Via Ken Lee @ Macresearch: if you are an avid user of and happy owner of the iPhone, there is a nice little iPhone program called LaTeX Help to look up often used mathematical symbols, the commands for including figures, etc. I know, it might be easier to look these up on the internet, but I like the idea;-)
I just have to share these quotes of Wolfgang Pauli:
One shouldn’t work on semiconductors, that is a filthy mess; who knows if they really exist!
God created the solids, the devil their surfaces.
I don’t mind your thinking slowly; I mind your publishing faster than you think.
This isn’t right. It’s not even wrong.
Excellent… and certainly applicable to the fields of organic solar cells and disordered semiconductors ;-)
The Mac using scientists amongst you are probably aware of the program Papers for organising your electronic library of articles. The developer, Alex Griekspoor (aka mek), has been working hard on the corresponding iPhone version lately; now, it has been submitted to the App Store and is expected soon. Update 19.2.2009: available now. Not cheap with
10 Euros 8 Euros (Update 27.2.2009: sorry, my mistake, was 10 Dollars. And actually, it is rather cheap, considering what other things I buy for 8 Euros;-), and the iPhone seems also a bit small for reading papers, but might nevertheless be a useful tool. Also, it includes a free online backup via Amazon S3 (!) and syncing to the coming Papers (for Mac) version 1.9.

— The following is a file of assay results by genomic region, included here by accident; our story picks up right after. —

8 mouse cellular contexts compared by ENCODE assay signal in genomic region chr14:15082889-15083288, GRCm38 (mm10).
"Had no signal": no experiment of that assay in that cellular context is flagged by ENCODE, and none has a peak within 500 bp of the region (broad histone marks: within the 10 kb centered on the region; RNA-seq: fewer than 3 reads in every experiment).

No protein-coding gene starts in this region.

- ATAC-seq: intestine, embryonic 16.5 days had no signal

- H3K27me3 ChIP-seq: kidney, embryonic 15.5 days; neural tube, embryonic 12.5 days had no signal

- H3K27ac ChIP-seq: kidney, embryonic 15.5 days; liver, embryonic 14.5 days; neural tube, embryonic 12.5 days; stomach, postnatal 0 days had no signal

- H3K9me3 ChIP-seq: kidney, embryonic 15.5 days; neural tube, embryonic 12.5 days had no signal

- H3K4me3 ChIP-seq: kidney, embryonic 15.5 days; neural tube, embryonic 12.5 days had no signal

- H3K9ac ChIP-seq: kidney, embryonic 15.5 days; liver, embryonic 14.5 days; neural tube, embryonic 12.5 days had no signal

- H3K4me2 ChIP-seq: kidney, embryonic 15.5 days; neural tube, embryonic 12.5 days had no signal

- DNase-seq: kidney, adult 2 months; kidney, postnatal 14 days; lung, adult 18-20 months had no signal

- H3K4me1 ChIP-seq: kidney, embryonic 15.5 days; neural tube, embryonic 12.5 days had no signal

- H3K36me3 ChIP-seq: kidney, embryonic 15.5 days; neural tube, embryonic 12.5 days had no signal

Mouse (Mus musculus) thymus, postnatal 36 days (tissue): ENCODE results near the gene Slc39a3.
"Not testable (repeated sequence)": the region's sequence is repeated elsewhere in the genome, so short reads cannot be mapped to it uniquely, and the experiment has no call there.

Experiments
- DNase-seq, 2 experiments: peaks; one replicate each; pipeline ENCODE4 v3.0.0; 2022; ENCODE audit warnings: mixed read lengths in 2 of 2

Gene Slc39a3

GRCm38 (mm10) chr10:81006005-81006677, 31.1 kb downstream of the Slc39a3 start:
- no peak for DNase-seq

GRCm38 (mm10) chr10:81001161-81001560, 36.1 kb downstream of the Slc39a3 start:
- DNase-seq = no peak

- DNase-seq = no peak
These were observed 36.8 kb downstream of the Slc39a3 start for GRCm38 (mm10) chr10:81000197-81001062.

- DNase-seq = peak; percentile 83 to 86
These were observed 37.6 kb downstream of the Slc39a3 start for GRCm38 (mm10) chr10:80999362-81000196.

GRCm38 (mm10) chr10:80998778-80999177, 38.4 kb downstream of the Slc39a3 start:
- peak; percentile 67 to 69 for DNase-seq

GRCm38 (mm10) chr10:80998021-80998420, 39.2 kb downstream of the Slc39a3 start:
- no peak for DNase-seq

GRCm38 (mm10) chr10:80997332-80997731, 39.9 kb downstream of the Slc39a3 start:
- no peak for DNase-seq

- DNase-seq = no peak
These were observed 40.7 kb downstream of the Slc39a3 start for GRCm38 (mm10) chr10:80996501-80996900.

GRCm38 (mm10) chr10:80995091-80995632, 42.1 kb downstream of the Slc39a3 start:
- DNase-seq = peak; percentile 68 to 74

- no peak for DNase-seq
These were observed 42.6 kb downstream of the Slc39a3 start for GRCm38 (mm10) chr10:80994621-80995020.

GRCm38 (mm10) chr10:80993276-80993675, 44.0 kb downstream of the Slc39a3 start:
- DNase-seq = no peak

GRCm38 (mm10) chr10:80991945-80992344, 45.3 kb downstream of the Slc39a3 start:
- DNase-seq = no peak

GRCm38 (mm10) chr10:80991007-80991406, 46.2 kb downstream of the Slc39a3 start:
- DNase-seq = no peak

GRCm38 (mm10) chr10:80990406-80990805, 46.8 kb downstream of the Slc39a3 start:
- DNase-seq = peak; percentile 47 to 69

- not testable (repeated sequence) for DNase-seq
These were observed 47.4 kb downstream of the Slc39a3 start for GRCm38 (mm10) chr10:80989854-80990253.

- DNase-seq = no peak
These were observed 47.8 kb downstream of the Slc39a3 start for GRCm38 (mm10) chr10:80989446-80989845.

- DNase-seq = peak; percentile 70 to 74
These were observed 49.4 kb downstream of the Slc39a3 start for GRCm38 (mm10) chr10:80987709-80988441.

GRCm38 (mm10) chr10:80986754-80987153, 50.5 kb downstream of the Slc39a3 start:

Personally, I like the Mac version of Papers a lot: it is really an innovative program, although for me it has never been very stable (this, however, seems not to be a common problem according to the forums. Still, apologies to mek for never mentioning my instabilities to him ;-).
Update 27.2.2009 P.S. After I posted this, I wrote the Papers developer, mek, about my instability problem, and he answered within a few hours. It is a known issue having to do with Smart Lists. Now, my Papers version is responsive and stable!
I have been quite quiet for a while, and now I am only briefly back with a somewhat off topic note: Science Apps for the iPhone. Macresearch already found a few of these, as described in their two blogposts. I quickly skimmed through the list of apps today, and found indeed some interesting stuff. One which will be particularly useful for me is VoiceNotes, which makes the iPhone a voice recorder (it also has some commercial but affordable competitors which I have not tested yet). Very useful to me, up to now I used to speak on my answering machine – which forwarded the messages as emails to my inbox – when some idea comes to me during driving to or from work… which happens rather frequently (both, the commuting and the voice recording;-) I am looking forward to see more applications soon.